The future of long-haul autonomous trucking has arrived: Uber’s self-driving trucks are now delivering freight in Arizona.
Uber’s big push to dominate the trucking industry took a leap forward today with the announcement that the ride-hailing giant is now operating its fleet of self-driving trucks on its freight-hauling app. The shipments are taking place in Arizona, where the ride-hailing giant is also testing out its robot taxis. Uber said it is using a transfer hub model, in which the trucks drive autonomously on the highway and human drivers take over for the last miles.
Uber isn’t the only company using self-driving trucks to haul cargo. Embark has been shipping refrigerators between Southern California and Texas since late 2017. The startup just completed a coast-to-coast trip from LA to Jacksonville, Florida, driving 2,400 miles autonomously. Nor is Uber the only Silicon Valley company looking to grab a piece of the brokerage market. Seattle-based truck technology company Convoy has raised $62 million for its app that matches trucking companies with shippers that need to move freight.
As a standalone business, Uber’s trucking venture still faces significant headwinds. There are significant costs associated with owning and managing a fleet of trucks, not to mention outfitting each with an expensive array of off-the-shelf cameras and sensors. If it decides it would rather be a supplier, though, Uber will have to forge relationships with fleet operators who will be looking for significant savings before committing to any deal with a novice in the trucking world like Uber.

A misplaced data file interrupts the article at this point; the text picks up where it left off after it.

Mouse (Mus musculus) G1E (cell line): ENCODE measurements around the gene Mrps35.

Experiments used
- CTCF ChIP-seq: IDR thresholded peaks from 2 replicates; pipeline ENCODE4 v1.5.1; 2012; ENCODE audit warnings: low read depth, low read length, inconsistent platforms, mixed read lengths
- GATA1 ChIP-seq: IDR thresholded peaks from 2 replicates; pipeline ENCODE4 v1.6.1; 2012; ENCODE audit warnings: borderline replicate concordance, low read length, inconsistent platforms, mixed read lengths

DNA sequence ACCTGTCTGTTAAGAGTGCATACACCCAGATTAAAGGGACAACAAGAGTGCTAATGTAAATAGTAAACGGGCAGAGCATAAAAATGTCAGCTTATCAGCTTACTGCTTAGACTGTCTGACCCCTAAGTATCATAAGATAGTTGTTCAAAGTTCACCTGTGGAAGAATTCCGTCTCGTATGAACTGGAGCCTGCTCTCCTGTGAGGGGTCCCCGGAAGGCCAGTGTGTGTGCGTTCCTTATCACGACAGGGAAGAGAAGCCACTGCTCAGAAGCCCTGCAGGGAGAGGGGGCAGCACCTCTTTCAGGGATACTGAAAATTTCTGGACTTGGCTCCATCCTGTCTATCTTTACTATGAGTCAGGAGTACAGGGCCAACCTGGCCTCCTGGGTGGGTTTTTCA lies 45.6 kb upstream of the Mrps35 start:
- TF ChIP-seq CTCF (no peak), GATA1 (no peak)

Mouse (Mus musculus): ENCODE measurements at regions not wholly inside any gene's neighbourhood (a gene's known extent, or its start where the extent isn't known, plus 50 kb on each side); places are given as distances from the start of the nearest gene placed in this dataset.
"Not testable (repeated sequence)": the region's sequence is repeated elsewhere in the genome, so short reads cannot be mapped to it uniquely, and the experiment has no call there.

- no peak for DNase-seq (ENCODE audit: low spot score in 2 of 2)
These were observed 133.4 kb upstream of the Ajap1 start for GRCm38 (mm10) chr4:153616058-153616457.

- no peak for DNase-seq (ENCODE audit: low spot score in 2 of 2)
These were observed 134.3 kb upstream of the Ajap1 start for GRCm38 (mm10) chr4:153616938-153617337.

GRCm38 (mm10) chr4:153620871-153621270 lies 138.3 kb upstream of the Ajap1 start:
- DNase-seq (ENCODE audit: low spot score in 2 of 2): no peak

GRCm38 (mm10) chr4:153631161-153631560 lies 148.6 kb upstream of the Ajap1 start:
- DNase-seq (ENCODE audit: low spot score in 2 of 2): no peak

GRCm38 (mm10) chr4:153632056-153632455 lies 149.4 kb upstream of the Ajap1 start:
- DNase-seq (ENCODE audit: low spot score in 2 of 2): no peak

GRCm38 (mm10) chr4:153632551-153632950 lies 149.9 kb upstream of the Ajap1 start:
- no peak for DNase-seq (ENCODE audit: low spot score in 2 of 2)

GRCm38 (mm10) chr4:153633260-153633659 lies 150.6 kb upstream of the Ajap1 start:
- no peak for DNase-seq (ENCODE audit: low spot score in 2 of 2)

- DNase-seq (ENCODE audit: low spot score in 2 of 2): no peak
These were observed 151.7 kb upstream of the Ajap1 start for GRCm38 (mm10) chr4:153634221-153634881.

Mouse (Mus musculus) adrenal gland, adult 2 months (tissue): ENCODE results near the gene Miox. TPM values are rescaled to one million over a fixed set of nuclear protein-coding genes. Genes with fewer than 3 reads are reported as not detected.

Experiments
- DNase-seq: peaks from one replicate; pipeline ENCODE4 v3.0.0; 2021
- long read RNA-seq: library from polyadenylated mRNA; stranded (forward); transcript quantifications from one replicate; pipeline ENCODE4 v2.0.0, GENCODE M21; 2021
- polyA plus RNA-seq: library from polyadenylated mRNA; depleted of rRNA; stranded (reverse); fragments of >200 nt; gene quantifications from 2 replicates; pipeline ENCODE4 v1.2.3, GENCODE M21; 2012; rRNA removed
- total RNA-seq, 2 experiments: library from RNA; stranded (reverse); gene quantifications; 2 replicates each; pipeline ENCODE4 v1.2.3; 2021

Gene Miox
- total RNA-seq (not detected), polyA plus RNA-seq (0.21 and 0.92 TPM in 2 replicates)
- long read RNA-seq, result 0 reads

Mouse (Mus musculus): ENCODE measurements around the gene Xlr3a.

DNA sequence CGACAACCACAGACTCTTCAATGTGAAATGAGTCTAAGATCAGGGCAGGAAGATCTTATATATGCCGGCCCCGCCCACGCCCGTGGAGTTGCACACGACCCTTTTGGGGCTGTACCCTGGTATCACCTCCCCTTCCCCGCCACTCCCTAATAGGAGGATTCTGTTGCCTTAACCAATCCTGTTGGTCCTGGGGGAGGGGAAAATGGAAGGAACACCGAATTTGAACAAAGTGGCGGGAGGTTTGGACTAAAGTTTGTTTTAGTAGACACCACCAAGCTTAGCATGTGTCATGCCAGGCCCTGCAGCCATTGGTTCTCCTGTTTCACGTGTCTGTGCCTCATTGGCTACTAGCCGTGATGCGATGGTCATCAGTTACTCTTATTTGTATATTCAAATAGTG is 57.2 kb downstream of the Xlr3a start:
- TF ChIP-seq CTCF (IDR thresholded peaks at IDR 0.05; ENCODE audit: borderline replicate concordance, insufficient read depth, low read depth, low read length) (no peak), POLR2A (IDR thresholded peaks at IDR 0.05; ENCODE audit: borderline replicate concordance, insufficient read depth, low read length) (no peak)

The link to the article came from reader David who mocked predictions made in comments to my self-driving articles.
"NOT FOR ANOTHER 20 years at the EARLIEST"
"Or, Right now," said David.
No Cost Savings, Yet
For now, no human hours are saved. In fact, it requires extra time for workers to unhook and rehook cargo. But that will quickly change.
Within two years I estimate there will be no backup drivers.
If so, my model for mass-elimination of long-haul drivers in a 2022-2024 timeframe is way out of date.
By the way, this is extremely deflationary. In general, technology is. And it is well beyond foolish for central banks to be fighting it.
BIS Deflation Study
The BIS did a historical study and found routine price deflation was not any problem at all.
“Deflation may actually boost output. Lower prices increase real incomes and wealth. And they may also make export goods more competitive,” stated the study.
For a discussion of the BIS study, please see Historical Perspective on CPI Deflations: How Damaging are They?
Central banks’ seriously misguided attempts to defeat routine consumer price deflation is what fuels the destructive asset bubbles that eventually collapse.
Debt Deflation Coming Up
Another debt-deflation bubble bursting episode is coming up.
All it takes is an economic slowdown or a change in attitudes of greater fools willing to chase the market higher and higher.
MIke "Mish" Shedlock